Every week, a team of Norwich ladies strap into their roller skates to play roller derby. The team, The Norfolk Brawds, which is sponsored by the Darkness, is currently on the look out for new members, as is the men’s team.
Photograph: The Norfolk Brawds.
The team was set up in 2009 when the full-contact sport was still in the early stages of its renaissance. Now, this successful team is about to embark on its first series tournament, the End of the World Series, competing against teams from central England.
In its initial phase the team was limited by the fact that the game was relatively unknown, and that those who did seek out the Brawds were unaware of what the game entailed. Brand manager, Tekura Maeva, says that “The Brawds have come a long, long way since it started.”
Flat track roller derby matches (or bouts) consist of a number of jams in which two teams skate around an oval track trying to aid their jammer in lapping the members of the opposing team, thereby scoring points.
Maeva continues: “Roller Derby has a role for women of all shapes and sizes … every type has a place on a team.” And the more team members that the Brawds can train then the more intra-league bouts they can take part in.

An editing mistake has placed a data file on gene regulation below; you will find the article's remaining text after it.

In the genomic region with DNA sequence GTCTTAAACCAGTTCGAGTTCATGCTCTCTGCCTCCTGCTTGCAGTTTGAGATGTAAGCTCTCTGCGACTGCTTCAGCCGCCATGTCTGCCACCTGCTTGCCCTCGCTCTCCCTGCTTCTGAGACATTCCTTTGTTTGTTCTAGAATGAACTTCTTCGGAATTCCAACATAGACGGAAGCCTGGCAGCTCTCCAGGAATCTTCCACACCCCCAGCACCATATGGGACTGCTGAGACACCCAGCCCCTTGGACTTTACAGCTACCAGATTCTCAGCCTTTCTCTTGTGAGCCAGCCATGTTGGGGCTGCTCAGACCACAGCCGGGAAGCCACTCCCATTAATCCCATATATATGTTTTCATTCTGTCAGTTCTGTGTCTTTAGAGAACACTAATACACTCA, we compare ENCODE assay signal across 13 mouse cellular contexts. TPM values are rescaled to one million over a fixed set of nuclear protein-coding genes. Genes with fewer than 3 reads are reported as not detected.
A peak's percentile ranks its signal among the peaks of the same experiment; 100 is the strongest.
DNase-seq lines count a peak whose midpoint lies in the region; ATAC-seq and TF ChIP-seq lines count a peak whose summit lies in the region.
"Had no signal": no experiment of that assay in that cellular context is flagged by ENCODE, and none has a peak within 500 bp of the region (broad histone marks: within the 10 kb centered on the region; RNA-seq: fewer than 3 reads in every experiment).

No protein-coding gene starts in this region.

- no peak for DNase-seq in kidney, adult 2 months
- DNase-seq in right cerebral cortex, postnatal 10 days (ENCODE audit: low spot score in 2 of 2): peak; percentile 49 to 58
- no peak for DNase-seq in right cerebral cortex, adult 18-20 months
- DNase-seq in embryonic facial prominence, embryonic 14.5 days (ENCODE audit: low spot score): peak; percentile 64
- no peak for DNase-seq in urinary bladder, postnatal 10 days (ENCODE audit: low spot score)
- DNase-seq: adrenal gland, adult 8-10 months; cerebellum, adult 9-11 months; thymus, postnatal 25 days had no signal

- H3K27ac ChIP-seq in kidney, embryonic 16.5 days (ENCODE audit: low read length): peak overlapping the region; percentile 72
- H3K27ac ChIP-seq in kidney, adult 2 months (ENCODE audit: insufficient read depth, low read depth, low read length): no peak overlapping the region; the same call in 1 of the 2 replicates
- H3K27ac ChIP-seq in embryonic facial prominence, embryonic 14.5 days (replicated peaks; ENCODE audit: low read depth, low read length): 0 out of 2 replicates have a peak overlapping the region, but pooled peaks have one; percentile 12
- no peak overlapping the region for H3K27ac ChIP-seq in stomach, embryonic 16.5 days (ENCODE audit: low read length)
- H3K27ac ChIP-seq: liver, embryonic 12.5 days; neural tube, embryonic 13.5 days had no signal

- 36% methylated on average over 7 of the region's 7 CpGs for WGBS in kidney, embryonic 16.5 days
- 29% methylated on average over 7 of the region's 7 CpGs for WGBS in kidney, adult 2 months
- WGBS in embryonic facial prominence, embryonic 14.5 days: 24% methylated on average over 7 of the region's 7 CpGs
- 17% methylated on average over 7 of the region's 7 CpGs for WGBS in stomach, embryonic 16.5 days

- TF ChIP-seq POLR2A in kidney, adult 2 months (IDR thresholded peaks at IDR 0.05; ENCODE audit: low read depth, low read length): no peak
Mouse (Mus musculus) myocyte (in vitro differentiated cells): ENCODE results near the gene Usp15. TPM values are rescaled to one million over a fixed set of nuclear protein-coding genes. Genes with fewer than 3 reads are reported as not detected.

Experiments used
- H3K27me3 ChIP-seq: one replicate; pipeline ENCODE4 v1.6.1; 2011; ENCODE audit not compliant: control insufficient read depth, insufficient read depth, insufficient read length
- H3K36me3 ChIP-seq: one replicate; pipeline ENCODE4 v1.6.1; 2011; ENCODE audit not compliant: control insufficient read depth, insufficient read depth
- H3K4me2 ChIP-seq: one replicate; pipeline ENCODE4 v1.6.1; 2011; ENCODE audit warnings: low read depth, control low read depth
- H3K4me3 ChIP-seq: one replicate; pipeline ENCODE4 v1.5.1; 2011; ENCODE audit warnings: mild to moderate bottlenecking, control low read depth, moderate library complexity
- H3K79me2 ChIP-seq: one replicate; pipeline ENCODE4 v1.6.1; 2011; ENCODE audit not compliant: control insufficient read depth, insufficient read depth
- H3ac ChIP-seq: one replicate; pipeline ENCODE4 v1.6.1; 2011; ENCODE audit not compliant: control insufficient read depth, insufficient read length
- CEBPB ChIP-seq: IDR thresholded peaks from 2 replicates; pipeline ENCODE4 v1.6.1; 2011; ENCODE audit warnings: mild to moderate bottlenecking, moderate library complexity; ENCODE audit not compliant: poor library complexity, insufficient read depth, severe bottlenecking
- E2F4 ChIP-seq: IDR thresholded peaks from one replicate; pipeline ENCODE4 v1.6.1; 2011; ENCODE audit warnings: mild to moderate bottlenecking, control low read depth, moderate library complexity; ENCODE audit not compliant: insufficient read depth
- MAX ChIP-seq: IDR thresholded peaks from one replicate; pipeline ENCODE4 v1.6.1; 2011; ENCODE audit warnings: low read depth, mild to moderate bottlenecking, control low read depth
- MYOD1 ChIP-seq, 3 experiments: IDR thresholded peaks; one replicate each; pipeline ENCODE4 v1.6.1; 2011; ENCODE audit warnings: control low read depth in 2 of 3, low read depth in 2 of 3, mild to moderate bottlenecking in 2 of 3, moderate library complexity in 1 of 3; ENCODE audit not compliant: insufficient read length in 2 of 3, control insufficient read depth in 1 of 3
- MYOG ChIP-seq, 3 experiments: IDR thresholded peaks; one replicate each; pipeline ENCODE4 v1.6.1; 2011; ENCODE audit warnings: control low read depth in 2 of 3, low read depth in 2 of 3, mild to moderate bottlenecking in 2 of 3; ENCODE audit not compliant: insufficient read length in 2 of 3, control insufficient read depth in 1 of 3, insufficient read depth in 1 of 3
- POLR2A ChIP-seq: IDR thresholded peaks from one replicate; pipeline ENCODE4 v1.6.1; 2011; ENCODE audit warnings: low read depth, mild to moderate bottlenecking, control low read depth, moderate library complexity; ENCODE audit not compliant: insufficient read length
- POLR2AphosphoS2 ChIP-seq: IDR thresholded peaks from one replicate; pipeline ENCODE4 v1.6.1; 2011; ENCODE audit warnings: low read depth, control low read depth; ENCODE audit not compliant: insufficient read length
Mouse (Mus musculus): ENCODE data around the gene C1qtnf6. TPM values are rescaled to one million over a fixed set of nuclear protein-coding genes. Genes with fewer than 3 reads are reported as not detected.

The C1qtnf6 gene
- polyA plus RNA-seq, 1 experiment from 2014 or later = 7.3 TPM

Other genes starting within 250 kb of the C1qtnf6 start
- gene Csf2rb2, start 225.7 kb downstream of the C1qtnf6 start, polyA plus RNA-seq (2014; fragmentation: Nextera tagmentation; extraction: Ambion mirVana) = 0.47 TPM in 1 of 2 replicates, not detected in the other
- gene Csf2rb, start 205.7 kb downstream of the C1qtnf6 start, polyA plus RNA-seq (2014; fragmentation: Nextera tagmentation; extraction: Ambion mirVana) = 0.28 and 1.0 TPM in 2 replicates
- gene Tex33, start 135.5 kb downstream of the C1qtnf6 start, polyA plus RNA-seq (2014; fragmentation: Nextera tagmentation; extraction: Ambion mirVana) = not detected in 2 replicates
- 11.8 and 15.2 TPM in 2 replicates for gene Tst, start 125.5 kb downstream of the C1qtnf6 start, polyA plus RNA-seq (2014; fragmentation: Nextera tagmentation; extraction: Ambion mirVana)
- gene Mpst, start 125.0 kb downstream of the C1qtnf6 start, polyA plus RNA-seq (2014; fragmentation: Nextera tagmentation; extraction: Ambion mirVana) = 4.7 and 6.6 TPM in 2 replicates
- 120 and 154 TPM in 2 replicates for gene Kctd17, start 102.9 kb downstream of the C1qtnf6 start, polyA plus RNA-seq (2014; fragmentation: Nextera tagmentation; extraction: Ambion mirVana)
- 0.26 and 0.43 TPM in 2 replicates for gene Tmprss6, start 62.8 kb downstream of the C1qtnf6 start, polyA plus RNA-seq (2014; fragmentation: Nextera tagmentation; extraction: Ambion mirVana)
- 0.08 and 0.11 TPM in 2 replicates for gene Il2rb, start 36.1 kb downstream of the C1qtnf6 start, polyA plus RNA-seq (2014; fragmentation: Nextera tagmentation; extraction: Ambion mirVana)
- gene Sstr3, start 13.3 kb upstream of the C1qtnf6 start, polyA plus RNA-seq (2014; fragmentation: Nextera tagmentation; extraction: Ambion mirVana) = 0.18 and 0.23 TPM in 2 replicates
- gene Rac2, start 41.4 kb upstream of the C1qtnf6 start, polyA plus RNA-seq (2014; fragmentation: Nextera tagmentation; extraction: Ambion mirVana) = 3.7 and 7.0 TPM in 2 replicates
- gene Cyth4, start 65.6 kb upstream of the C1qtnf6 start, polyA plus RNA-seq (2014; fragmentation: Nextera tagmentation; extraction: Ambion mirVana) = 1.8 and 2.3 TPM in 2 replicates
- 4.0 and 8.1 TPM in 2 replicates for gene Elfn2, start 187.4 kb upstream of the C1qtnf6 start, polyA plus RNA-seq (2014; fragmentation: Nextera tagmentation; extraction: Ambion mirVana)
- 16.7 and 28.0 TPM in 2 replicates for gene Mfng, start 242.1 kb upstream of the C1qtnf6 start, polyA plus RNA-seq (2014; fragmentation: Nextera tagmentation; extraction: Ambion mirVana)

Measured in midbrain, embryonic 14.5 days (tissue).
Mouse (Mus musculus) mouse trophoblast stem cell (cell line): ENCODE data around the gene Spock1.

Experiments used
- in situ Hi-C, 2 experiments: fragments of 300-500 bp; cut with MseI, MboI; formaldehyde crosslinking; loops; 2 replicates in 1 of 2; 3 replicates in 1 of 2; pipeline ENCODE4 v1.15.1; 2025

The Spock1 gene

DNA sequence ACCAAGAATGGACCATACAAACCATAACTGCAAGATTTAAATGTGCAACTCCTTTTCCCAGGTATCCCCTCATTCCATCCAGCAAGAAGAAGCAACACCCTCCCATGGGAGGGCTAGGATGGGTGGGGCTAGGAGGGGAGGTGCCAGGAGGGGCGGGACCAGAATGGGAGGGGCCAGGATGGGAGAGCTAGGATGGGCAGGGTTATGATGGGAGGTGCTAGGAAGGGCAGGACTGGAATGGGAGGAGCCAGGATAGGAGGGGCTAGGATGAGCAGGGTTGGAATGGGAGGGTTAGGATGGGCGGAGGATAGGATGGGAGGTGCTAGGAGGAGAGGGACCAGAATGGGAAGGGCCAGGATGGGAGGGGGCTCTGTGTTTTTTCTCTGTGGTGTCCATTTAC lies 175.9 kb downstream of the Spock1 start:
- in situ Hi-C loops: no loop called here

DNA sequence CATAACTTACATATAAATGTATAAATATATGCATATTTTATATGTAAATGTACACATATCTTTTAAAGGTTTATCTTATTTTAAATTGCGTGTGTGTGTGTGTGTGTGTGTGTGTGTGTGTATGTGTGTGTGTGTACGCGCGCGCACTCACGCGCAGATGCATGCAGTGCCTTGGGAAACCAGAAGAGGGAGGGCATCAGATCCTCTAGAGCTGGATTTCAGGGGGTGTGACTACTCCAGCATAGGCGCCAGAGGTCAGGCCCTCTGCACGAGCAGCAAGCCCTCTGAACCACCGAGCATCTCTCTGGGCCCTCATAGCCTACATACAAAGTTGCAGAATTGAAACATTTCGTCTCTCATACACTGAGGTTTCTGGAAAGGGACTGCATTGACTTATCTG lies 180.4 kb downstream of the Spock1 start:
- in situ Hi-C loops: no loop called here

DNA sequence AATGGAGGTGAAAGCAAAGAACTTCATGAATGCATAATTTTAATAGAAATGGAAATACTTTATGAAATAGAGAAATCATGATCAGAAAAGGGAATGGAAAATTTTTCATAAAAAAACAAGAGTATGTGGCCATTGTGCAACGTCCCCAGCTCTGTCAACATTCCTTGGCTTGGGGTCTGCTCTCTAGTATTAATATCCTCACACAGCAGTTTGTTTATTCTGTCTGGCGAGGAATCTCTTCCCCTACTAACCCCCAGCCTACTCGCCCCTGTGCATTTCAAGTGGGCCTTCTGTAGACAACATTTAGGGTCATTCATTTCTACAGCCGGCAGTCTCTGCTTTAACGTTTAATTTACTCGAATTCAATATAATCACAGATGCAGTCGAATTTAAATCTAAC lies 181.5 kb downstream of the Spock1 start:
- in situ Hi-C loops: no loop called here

In recent years the Brawds have made their team a democratic organisation, developing a board of directors and a committee to help run the league. “We don’t want an elitist system”, says Maeva.
The captain is different for every bout and is voted in just before the Brawds take to the track, with experienced players training the new intake to make sure a strong team spirit develops. Maeva says the sport changes people: “What’s amazing is the strength it can evoke. Once the training starts, that inner aggression comes out”.
If you’d like to find out more about the sport, or the men’s or women’s teams, visit norfolkbrawds.com